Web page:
So in case you were wondering, the other two classes are Fighter and Thief. That’s it. Just the classic four classes. For races, you have the standards less Halfling and then the Far Away Land specific races: Agnun, Blonin, Clockwork,Exions, Glacerian, Numan, Orka, Poomkin, and Simian. Plus there’s a few of the monsters you can easily convert. FALOSR has a whole host of little rules tweaks and mini games as well. Want to do 0-Level funnel. No problem. Collaborative wording building? It’s there too. Plus there’s vehicles and naval combat. Special weird powers and training montages. There’s a ton of little useful bits in there.
And yes. It’s on Drivethru too.
I know I don’t mention it very often but I’m a big fan of the good old 1930’s pulps. This is fiction that I spent so much youth devouring and of course one of my favorites was Lester Dent’s Doc Savage. According to Wikipedia, Lester Dent cranked 159 of the Doc Savage stories and they averaged around 6,000 words. On average he wrote about one a month. That’s a pretty tough undertaking. But he had a formula that’s been widely published on the Internet. So why not take that formula and apply it writing adventures.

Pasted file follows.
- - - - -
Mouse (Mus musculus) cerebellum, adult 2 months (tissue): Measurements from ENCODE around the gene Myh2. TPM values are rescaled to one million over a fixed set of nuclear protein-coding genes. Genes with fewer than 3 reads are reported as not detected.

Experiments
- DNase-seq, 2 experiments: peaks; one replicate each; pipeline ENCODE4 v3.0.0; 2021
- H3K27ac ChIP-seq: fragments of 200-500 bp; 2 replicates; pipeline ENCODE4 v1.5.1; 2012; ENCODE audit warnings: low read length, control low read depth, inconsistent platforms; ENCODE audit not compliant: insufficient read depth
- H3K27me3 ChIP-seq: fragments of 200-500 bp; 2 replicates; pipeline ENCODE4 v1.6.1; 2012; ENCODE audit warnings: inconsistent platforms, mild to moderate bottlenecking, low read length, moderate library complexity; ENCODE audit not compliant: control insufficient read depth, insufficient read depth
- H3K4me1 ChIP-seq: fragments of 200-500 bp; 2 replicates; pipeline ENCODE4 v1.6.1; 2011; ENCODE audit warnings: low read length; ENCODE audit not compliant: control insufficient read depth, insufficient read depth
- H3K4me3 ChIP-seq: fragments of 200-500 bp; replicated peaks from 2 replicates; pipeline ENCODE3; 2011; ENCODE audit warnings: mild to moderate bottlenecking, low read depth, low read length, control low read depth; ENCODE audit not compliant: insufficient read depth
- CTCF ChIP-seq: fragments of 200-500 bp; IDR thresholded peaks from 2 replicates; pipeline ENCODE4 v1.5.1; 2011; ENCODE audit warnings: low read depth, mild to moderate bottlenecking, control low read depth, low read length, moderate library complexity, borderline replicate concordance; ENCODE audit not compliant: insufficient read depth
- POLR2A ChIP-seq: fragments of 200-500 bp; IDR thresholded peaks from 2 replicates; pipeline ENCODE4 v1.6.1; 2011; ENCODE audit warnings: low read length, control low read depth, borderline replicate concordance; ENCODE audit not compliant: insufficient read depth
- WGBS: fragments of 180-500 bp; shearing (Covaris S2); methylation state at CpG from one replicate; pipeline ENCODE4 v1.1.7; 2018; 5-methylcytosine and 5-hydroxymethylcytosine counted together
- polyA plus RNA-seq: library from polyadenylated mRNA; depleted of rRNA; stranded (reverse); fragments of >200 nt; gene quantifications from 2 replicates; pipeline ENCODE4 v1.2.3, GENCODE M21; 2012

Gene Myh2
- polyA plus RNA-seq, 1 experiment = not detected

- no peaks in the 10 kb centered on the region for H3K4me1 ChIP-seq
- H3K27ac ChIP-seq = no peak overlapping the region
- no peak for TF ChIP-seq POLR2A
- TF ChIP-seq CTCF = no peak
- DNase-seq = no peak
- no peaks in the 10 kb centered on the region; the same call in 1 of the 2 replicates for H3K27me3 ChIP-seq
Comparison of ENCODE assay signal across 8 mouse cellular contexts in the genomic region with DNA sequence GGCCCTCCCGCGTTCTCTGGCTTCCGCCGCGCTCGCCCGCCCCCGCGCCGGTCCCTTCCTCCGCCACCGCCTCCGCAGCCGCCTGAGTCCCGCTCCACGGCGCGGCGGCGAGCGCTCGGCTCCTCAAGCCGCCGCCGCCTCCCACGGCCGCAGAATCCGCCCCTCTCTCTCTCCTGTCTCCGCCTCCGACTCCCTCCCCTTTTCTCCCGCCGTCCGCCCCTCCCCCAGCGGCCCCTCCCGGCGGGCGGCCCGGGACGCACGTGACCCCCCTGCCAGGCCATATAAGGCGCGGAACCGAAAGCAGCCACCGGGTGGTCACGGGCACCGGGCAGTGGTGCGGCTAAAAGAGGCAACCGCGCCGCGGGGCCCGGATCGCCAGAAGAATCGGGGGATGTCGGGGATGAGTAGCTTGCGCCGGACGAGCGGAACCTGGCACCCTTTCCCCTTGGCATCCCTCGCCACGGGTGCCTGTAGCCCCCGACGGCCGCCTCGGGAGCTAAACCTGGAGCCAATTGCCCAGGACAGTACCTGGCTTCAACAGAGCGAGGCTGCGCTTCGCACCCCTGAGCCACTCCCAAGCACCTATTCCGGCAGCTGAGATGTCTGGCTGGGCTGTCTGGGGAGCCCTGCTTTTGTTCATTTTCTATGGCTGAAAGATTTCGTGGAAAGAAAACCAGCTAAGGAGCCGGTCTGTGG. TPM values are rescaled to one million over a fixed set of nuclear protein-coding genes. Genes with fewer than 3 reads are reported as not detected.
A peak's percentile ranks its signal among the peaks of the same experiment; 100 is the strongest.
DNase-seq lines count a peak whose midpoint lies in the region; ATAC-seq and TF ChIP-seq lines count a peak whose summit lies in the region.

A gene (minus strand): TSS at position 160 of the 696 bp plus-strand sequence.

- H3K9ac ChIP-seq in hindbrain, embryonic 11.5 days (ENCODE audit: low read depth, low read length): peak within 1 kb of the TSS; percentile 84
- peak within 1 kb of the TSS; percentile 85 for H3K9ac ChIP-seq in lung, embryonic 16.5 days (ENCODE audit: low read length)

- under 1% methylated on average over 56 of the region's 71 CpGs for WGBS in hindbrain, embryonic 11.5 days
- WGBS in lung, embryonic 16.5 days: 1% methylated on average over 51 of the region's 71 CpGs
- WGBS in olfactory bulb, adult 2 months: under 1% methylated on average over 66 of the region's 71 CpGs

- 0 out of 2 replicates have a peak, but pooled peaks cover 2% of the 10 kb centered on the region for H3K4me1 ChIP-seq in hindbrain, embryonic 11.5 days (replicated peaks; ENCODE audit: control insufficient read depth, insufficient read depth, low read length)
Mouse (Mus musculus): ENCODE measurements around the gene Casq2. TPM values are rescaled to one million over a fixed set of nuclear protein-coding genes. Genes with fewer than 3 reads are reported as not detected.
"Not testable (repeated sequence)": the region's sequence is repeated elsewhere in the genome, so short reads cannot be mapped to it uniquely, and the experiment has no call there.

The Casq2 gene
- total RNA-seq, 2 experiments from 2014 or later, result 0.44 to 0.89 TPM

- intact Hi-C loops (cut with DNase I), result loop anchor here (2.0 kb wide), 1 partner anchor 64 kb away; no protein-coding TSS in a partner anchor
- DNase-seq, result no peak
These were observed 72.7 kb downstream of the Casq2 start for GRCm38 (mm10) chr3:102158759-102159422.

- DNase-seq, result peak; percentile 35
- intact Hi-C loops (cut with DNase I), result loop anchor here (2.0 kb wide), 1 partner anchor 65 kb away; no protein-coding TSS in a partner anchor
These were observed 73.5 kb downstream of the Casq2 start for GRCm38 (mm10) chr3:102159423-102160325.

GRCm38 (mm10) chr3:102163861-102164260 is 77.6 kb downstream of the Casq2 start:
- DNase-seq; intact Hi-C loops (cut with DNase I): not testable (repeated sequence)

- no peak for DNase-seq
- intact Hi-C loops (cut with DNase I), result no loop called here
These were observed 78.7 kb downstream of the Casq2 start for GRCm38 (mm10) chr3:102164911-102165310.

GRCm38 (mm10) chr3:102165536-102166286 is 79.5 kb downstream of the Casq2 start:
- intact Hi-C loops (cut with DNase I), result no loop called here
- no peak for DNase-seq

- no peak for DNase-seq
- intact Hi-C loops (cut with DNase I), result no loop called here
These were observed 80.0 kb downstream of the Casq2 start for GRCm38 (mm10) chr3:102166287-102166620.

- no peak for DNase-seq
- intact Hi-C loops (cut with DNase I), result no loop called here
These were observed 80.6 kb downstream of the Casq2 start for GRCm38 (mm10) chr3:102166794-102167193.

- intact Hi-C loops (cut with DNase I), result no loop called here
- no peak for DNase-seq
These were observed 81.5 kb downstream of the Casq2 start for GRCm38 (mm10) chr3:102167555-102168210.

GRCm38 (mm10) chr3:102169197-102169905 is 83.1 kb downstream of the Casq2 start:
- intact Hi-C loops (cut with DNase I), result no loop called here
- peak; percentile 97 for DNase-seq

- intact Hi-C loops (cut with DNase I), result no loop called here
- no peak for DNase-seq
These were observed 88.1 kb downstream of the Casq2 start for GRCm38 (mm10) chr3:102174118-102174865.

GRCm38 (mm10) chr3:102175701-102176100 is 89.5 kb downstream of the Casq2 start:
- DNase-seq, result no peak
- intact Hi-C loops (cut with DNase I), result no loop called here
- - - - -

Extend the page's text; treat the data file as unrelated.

Published adventures are great and like rules I use them as guidelines and as starting points for adventures that the player characters get interested in. So that means coming up with a lot of adventures on my own or on the spot. Now, let’s look at this formula with my own little annotations and thoughts.
1. Villain is killing somebody/something in a odd way.
2. Villain wants something special.
3. An exotic location: Dungeon, ruins, pocket plane.
4. Personal threat to the player characters.
Just ask yourself these questions: Who’s the villain? What’s special about them? What weird thing do they want? Where is their lair and why is it cool? What allies and minions does our villain have? Does the villain have some connection with the player characters or an NPC that they are fond of?